The Festival Communion service at Greenbelt 2017 put access and inclusion at its heart. Here you’ll find all the words from the service to download and share and use – along with the story and idea behind it and the audio recording.
Read the blog here
We struggled so much with how to introduce the 2017 service. We were mulling over what would have happened if Jesus had chosen disciples with disabilities. What if John was blind, or Peter was on the autistic spectrum? What if Judas was bipolar or James had cerebral palsy. Of course these are only “What if”s, because in Jesus’ time disability as a set of ‘conditions’ and ‘categories’ quite literally hadn’t been invented. And yet, those with visible disabilities were most often shunned and ostracised. Today, disability is a category that majority society creates and imposes on some of its members. We didn’t want to reinforce that. So we decided to talk about difference instead. And we involved Greenbelters with disabilities and/or additional needs to design and lead the service.
The Order of Service
Download the Order of Service
You can download the order of service here. Thanks to Andrew Graystone for his permission. (Andrew suggests that if you would like to give a donation to Greenbelt for the use of the material, that would be great! But we’re not checking.)
The Supporting Notes
Download the notes here
Download the extended notes that support the service – the decisions we made about what to put in it and how to do it. They’re really important. You won’t really understand the Order of Service and liturgy without them.
Find Tanya here online
Tanya Marlow joined us via Skype from her bed at home in Cornwall to read the New Testament lesson. Tanya is part of the Greenbelt community but because of her ‘condition’ she can’t be at the festival. Tanya suffers from a form of ME/CFS that restricts her from leaving the house except very occasionally.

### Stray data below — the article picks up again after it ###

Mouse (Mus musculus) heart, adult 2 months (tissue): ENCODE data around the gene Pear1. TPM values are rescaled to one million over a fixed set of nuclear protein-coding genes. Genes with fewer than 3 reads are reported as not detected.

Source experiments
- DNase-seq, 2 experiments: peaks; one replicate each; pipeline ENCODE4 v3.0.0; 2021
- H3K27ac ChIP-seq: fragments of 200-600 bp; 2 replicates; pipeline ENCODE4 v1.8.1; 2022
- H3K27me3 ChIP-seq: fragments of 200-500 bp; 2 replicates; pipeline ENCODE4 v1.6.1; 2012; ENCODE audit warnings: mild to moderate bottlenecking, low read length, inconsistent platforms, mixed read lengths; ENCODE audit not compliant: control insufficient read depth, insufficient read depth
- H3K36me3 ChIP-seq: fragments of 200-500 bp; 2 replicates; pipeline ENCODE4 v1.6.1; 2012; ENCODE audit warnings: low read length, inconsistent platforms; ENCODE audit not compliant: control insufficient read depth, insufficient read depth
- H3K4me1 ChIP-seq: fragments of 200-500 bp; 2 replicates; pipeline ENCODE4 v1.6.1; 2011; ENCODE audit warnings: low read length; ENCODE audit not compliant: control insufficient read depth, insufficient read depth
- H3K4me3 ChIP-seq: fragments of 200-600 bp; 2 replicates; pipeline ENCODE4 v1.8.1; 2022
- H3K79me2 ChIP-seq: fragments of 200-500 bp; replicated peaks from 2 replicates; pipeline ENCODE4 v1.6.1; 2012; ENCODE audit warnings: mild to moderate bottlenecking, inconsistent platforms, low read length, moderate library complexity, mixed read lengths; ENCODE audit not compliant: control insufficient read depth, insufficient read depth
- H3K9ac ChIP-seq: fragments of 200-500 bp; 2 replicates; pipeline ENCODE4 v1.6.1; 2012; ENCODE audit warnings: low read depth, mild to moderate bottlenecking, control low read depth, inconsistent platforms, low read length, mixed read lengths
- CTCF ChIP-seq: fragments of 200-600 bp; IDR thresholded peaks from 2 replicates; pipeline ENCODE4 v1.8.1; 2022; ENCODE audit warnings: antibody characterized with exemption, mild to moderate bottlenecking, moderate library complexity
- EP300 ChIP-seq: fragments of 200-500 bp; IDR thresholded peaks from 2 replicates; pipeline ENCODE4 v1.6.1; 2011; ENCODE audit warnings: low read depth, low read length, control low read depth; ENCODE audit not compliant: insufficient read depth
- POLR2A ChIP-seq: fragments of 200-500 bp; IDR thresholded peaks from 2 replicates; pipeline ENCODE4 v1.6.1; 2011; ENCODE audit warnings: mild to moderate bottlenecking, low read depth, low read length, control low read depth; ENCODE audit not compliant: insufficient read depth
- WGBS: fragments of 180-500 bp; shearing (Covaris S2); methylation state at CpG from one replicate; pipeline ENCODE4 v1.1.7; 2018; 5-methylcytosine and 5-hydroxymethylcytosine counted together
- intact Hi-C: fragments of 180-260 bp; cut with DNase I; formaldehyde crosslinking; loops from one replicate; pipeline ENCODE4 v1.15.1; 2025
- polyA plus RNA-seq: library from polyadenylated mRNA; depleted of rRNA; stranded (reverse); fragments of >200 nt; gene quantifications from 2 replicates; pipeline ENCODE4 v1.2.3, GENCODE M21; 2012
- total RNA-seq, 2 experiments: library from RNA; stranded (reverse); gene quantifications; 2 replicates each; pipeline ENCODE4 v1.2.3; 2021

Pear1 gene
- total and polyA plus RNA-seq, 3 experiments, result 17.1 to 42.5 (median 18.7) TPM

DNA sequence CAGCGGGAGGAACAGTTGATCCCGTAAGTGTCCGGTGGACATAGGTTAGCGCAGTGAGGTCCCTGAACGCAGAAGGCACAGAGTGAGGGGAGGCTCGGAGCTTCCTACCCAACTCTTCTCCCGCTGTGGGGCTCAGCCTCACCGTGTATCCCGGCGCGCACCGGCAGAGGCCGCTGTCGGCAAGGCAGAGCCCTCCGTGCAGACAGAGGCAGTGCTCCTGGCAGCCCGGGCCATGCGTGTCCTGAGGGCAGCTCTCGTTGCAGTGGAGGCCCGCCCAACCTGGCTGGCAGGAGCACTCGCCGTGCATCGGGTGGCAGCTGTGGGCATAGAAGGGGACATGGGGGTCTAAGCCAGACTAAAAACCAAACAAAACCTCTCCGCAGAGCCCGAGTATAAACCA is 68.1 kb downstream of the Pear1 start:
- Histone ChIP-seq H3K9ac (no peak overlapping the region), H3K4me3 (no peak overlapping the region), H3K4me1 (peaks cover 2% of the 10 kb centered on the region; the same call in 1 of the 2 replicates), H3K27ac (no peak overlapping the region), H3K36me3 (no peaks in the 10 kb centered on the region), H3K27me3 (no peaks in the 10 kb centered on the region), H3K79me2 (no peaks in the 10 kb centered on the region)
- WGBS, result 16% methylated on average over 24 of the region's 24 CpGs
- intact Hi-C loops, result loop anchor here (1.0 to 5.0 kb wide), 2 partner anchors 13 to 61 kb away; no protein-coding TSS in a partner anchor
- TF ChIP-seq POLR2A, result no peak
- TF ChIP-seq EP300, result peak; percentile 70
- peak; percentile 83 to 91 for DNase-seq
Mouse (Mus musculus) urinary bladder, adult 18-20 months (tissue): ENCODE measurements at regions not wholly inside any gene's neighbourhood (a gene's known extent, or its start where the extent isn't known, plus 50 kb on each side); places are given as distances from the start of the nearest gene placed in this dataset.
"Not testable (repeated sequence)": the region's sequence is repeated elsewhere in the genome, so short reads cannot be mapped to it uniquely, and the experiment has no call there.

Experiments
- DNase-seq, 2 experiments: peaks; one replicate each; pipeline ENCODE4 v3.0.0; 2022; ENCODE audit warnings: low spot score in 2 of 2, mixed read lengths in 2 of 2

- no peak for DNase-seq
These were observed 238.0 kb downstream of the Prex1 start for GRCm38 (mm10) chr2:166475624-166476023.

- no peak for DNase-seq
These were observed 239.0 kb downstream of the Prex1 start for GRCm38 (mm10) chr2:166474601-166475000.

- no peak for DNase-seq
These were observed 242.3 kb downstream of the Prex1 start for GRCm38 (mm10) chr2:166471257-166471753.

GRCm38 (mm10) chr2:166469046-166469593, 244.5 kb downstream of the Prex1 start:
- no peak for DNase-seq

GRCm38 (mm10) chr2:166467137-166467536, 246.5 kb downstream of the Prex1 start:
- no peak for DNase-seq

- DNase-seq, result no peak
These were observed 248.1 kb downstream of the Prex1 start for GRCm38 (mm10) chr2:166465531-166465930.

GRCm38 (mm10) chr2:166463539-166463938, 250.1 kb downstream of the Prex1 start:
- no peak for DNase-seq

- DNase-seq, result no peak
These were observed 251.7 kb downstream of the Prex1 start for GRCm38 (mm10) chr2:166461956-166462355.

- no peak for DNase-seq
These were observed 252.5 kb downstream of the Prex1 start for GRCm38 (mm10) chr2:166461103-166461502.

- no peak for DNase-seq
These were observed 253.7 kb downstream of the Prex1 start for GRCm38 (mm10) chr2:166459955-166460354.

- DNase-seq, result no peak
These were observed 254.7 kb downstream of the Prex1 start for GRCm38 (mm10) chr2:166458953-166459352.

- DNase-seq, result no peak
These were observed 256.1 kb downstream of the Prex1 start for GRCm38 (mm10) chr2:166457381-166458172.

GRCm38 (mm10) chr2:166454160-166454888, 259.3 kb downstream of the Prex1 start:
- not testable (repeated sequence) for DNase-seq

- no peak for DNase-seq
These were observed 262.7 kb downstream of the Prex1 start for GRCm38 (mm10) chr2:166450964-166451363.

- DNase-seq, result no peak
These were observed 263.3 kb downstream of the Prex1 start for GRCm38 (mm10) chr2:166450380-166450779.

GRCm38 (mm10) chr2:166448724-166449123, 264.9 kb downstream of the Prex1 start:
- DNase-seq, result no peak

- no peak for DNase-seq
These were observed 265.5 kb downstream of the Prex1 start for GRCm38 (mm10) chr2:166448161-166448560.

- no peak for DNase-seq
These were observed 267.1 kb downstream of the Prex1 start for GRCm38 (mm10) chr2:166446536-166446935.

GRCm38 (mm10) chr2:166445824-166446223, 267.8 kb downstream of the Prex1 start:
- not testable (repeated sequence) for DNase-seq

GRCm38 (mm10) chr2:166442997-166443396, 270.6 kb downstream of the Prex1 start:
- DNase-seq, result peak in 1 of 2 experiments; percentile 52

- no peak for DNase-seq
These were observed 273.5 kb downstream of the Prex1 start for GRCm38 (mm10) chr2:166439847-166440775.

God In Our Skin
Click here for the music and words
Here’s the wonderful new hymn that Andrew Graystone wrote for the communion service. It focuses on the sacrament of the human body. Perhaps the most astounding and scandalous of all Christian beliefs is that God has a human body. That’s what this hymn celebrates. Warts and all.
The sound sculpture
Download the soundscape here
For the confession, we used a “sound sculpture” created by the audio artist Mike Thornton. A base of slow beats and ambient sounds was layered with the words below, broken into phrases and fragments, mostly whispered by a variety of voices. We wanted to engage the sense of touch as well as hearing– connecting us with the earth, with our own bodies and with each other.
The words used included the prayer of confession and absolution from the Book of Common Prayer, which originated in 1662. After 350 years it’s not surprising that some words have fallen out of common use. We probably wouldn’t talk now about “following the devices and desires of our own hearts.” And yet there is power in the poetry, and also in acknowledging that our worship echoes that of believers going back over centuries. It reminds us that neither our faith nor our sins are new to God.